I guess TI's internal discussion ran like this:
in 2015, smartphone market will be 1B+ units,
Apple/Samsung will be 500M, Huawei will be 100M, all 3 are vertically integrated with their own OS and AP, so 600M units is already out of the question.
for the remaining 400M units, at least 80% will be integrated baseband+AP for the mid-to-low-end, so TI is out.
for the last 80M units AP, TI should compete with half a dozen strong competitors including Qualcomm, Mediatek, Spreadtrum, Broadcom, Nvidia, Marvell, etc. And I just forgot Intel.Also RDA will be a strong low-end AP competitor in 2015.
Apple and Samsung don't seem to agree with Will Strauss' prediction. Do we really have a trend toward app processor/baseband integration if the top two suppliers (representing 49% of smartphones sold) don't participate. The real trend here is vertical integration.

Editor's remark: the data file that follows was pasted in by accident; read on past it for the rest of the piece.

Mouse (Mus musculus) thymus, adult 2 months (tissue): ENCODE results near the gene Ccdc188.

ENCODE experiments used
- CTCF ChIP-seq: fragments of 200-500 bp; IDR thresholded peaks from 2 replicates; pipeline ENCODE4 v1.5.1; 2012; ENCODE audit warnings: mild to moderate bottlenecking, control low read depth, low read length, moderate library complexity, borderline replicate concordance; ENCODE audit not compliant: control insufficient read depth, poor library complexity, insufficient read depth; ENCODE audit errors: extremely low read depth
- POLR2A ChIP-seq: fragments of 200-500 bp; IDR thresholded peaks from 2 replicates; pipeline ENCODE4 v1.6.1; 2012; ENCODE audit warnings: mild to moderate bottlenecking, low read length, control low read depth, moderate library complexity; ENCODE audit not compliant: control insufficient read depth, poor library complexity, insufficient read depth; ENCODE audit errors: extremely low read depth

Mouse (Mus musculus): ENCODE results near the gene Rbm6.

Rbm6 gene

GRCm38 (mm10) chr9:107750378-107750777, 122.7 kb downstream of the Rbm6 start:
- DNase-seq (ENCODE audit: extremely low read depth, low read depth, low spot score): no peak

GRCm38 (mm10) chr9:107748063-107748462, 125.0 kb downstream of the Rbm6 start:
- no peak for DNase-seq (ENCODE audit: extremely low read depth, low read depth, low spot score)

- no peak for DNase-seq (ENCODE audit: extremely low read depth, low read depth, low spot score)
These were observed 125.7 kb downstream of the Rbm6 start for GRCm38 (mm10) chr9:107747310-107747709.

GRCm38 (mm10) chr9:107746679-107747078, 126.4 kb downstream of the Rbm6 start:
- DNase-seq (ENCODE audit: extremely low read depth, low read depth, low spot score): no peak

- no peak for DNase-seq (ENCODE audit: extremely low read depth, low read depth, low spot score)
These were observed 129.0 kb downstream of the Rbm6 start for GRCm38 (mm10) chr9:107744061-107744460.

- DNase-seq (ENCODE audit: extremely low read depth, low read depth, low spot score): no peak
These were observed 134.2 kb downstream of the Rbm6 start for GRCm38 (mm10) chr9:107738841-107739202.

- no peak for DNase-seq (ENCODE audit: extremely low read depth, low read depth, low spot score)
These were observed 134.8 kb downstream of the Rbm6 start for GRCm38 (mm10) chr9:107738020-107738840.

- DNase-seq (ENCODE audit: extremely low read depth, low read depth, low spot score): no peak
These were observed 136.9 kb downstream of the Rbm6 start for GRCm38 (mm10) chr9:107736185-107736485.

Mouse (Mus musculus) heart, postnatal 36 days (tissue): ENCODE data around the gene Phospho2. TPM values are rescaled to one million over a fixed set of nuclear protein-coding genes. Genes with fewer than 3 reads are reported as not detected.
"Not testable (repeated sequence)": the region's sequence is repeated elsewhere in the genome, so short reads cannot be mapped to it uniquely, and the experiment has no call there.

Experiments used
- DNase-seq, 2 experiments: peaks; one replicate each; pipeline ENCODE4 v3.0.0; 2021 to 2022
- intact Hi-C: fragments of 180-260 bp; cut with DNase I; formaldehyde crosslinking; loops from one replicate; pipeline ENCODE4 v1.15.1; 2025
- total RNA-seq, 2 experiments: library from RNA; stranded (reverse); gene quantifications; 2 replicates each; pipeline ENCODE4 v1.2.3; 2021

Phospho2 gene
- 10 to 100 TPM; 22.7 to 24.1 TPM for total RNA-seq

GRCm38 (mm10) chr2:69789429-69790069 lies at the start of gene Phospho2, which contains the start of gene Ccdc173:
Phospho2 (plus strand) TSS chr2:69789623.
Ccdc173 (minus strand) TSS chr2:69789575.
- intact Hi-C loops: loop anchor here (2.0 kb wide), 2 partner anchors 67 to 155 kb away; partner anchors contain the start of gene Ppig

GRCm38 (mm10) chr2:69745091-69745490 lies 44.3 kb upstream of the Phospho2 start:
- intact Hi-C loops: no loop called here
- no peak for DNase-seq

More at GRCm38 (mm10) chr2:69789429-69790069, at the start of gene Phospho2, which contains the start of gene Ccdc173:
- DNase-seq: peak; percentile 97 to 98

PS- Will Strauss of Forward Concepts just reminded me that he has been predicting this since 2010. The trend is toward integrating the apps processor with the base band in smartphones, and with TI stopping development of baseband, the company has no chance. Qualcomm is already shipping Snapdragon with integrated baseband, and Nvidia plans to ship a Tegra with integrated baseband starting next year.
Personally I was surprised about this, as OMAP appears to be scoring design wins, particularly in tablets. But the more I think about it, the more this makes sense. It's a crowded market, Apple and Samsung aren't buying, and the development is expensive. Seems OMAP could have more upside in embedded.
What are the engineering and design challenges in creating successful IoT devices? These devices are usually small, resource-constrained electronics designed to sense, collect, send, and/or interpret data. Some of the devices need to be smart enough to act upon data in real time, 24/7. Specifically the guests will discuss sensors, security, and lessons from IoT deployments.